Warwickshire County Cricket Club, which hosted the England-India Test that ended on Saturday with the home side crowned the world's best, has incurred a 29 million pound (Rs 215 crore) debt to retain its international status but has no regrets about the "risk".
A new four-floor stand at
A jubilant Andrew Strauss walks back to the dressing room at the revamped Edgbaston cricket ground.
the Edgbaston pavilion end that has increased capacity by 25% to 25,000 - making the ground the second-largest cricket venue in England behind Lord's - should ensure many more international games in Birmingham despite the financial burden.
The significant investment mirrors similar radical steps taken by other English grounds such as Headingley in Leeds and Old Trafford in Manchester, as they stake a lot of money on remaining as major match hosts.
"A number of us were in a difficult position three years ago when existing staging agreements were coming to an end and there was a real threat that we would not get any more Test matches unless we delivered top-class facilities," Warwickshire's chief executive Colin Povey said. "There was no certainty about our future revenues. The club could not have remained without being a Test venue. If you are an Edgbaston, Trent Bridge or Old Trafford you have an infrastructure that is way too big for domestic cricket and without international revenues we could not (have) remain (ed).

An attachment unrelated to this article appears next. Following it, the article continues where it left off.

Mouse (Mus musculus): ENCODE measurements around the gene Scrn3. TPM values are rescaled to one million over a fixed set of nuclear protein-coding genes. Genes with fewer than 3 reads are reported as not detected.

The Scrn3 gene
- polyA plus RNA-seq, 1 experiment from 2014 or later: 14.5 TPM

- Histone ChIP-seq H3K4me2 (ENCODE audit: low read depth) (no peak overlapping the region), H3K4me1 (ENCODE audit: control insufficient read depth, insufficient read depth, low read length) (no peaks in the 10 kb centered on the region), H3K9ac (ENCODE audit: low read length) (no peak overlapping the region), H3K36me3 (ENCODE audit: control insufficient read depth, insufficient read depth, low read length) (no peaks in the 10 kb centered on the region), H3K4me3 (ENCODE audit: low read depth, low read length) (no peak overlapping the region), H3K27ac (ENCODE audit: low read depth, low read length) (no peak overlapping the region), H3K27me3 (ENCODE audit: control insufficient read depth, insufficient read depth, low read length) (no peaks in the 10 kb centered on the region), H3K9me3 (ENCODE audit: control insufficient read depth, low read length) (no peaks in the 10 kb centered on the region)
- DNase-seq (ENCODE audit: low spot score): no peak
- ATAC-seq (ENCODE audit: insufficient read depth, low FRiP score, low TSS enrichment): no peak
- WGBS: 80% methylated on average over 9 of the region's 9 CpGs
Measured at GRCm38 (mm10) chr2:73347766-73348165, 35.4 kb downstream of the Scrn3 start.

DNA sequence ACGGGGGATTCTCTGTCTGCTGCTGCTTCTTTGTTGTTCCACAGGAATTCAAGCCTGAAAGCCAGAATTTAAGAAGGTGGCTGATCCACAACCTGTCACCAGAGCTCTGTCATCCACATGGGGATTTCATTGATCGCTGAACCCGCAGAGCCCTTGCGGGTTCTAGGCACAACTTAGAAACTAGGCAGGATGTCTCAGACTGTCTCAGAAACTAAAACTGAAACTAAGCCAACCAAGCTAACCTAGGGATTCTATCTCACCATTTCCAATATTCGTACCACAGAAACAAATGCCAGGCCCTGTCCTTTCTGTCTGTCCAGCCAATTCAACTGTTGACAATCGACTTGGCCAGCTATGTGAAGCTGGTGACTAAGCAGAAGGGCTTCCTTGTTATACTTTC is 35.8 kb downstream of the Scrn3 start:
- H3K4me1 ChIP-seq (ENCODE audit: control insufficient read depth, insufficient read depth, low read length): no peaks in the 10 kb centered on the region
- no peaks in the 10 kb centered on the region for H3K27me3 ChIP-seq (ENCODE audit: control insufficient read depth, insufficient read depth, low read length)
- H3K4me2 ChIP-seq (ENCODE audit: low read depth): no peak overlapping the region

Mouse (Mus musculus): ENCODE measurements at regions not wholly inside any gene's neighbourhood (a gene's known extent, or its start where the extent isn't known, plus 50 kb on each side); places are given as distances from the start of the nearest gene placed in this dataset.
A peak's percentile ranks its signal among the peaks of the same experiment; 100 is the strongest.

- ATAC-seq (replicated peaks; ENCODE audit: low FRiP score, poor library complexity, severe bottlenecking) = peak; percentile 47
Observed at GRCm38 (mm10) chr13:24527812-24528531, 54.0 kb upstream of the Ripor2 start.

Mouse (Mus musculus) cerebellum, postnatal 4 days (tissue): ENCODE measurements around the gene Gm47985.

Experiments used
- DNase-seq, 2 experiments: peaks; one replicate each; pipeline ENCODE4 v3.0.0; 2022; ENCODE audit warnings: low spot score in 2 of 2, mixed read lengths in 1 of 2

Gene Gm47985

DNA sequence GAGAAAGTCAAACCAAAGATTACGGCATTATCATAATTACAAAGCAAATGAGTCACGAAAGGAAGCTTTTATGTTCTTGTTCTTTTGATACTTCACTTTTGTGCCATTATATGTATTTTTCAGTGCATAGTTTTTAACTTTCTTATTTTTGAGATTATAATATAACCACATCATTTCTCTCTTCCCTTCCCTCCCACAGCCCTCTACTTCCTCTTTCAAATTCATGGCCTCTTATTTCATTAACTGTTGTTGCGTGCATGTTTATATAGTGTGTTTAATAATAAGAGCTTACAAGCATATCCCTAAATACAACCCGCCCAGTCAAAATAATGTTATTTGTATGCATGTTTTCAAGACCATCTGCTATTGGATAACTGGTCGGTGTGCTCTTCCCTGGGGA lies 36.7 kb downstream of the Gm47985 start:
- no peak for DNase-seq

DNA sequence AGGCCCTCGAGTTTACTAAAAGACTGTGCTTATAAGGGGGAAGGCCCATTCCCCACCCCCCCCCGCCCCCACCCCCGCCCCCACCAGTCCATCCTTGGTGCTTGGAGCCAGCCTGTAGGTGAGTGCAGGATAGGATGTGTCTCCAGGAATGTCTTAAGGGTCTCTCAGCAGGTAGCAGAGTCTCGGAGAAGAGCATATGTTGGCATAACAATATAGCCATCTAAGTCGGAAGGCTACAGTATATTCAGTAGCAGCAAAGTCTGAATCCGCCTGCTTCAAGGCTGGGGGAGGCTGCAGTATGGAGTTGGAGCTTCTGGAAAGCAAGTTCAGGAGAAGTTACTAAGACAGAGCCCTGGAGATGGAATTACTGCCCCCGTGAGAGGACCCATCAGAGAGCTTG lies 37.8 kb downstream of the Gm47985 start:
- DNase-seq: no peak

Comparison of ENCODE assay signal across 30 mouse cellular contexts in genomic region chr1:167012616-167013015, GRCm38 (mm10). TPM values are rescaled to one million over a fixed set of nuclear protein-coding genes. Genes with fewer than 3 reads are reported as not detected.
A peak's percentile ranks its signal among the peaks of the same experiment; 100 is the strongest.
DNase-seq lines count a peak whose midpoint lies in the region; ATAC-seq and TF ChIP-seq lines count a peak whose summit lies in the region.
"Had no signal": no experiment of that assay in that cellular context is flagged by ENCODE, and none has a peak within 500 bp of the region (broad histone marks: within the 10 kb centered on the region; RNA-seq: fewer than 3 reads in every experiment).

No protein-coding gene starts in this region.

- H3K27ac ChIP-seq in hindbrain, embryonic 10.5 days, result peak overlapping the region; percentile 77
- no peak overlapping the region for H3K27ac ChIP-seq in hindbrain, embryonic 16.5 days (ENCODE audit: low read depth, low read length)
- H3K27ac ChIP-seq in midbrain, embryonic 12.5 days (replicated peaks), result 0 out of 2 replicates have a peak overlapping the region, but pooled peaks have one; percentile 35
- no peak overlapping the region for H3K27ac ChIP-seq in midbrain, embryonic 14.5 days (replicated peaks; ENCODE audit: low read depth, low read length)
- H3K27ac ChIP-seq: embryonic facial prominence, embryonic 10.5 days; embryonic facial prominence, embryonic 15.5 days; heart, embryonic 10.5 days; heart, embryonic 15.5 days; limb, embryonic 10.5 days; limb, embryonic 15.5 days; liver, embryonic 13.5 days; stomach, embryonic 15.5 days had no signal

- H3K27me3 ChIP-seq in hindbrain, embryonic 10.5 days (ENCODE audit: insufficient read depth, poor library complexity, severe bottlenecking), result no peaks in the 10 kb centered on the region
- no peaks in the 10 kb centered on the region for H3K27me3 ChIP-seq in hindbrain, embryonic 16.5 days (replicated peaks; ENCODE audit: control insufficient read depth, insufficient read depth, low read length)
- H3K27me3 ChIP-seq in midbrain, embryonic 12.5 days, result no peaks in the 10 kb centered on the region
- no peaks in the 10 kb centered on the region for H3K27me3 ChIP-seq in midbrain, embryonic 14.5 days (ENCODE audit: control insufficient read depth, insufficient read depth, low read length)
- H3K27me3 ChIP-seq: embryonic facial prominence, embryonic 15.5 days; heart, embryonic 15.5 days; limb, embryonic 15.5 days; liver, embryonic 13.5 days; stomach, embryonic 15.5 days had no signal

"We could not have retained a 20,000 seater stadium for championship cricket in front of 1,200 people."
Warwickshire started the development four years ago.
"The new stand is magnificent," England's Tim Bresnan said. "I would put it up there in the top three of world playing areas."
It is important that such feedback has been forthcoming given the level of the investment. The club borrowed £20m (Rs 149cr) from Birmingham City Council to be repaid over a 30-year period. Another £9 million (Rs 61 crore) was created by a land deal enabling development around the ground.